To complement the new display of Cold Dark Matter: An Exploded View 1991 a sculpture by Cornelia Parker, Tate Online together with BT, has created an interactive multimedia online exploration of the work (www.tate.org.uk/colddarkmatter).
The work was hugely popular with the public when it was shown from May to December 2000 in Between Cinema and a Hard Place, Tate Modern’s opening exhibition. The new display of the work as part of the gallery’s Still Life/Object/Real Life Suite allows visitors to see the work at no cost.
The work began life as an ordinary garden shed. Parker scoured friends’ sheds, attics, car-boot sales, finding typical objects to fill it, and then asked the British Army to blow the whole lot up. She collected the wreckage and reassembled it as a formalised constellation of suspended fragments, frozen as if at the moment of detonation. The smallest elements, such as toy cars and a crushed tin can are nearest the centre. Larger pieces such as shattered planks of wood and a bicycle wheel are at the edges. A single light bulb at the centre of the orbiting debris throws shadows onto the surrounding walls.
According to Parker: ‘Cold dark matter is the material within the universe that we cannot see and we cannot quantify. We know it exists but we can’t measure it. It’s immeasurable, unfathomable’.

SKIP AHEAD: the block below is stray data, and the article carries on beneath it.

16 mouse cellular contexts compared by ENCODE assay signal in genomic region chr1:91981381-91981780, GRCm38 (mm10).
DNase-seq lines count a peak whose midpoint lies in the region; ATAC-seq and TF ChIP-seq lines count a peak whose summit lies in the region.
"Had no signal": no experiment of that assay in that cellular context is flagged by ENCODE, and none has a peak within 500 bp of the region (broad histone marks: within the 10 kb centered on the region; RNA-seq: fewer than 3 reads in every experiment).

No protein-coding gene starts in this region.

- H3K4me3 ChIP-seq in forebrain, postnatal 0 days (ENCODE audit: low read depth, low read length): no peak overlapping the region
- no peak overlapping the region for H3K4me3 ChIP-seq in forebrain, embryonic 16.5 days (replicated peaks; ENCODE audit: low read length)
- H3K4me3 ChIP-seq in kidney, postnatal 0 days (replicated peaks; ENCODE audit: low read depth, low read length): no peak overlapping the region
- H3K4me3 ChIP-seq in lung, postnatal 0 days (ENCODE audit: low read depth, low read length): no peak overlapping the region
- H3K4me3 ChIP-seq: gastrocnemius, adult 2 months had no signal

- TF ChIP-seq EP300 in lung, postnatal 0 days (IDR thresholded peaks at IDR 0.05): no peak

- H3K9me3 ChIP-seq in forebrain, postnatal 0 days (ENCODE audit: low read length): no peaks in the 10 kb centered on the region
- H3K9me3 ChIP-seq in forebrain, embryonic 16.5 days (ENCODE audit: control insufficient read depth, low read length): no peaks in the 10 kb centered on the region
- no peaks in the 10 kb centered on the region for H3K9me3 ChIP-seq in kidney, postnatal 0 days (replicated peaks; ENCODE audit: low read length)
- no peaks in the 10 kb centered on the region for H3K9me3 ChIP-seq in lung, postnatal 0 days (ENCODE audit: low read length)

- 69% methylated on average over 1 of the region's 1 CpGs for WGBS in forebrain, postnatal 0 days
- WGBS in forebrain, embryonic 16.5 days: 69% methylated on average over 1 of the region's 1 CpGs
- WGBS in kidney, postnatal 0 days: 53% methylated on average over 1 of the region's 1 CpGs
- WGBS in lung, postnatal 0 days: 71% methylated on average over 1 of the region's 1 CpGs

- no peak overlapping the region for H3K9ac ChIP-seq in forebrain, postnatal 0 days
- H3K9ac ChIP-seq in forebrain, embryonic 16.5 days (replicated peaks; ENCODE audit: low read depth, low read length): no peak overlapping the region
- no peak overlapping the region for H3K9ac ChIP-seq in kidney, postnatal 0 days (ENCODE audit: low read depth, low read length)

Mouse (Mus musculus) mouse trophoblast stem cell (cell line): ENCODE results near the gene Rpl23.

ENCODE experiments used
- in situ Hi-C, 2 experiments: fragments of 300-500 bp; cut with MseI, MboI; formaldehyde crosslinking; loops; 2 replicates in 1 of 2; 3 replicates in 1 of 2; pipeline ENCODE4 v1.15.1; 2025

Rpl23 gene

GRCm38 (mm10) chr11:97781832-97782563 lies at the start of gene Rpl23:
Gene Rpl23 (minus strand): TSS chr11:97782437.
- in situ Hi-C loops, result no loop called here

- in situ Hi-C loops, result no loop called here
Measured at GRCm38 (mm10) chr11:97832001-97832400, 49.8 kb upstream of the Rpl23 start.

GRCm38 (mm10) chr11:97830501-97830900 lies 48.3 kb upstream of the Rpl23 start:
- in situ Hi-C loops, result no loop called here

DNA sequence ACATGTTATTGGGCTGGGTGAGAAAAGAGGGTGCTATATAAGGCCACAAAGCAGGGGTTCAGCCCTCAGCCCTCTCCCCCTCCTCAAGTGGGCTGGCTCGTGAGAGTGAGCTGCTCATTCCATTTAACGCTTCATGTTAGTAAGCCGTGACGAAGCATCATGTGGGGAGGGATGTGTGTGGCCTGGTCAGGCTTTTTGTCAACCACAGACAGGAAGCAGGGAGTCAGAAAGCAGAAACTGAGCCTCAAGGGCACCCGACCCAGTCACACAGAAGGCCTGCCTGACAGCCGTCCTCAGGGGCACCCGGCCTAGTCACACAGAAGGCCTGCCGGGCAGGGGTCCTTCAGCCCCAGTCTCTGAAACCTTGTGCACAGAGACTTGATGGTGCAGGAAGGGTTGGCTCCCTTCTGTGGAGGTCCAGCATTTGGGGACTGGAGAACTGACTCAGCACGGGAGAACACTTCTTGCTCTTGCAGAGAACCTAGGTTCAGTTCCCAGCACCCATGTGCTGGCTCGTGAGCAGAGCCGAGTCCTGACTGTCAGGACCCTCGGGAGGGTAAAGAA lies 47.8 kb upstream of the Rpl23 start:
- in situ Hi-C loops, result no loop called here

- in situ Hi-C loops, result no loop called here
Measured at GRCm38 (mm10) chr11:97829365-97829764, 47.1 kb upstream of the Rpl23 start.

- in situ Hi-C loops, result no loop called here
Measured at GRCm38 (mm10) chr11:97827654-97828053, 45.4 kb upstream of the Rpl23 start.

Due to the complexity of the work’s composition, it can be difficult to describe. By using a combination of images, audio, video clips and texts the new website helps viewers to understand the work. For example, by using images to highlight details of the work, viewers are encouraged to focus on the work’s composition and to appreciate the different elements. The content of the site is designed to encourage viewers to learn more about the work. A section provides ‘Points of View’, other sections have texts about the artist and her work. A schools section contains activities to encourage pupils to approach the work, and art from different perspectives.
This is the second project in a series that focuses on the work of a contemporary artist in the Tate Collection. The first project launched in November 2001 explored online Damien Hirst’s Pharmacy.
Tate Online, powered by BT Openworld, has grown to be among the most successful museum sites in the world, with visitors from more than 140 countries in 2001. Since BT and BT Openworld became Tate Online’s partners, visitor figures have almost doubled, with May 2002 registering 197,000 unique visitors, the highest figure to date.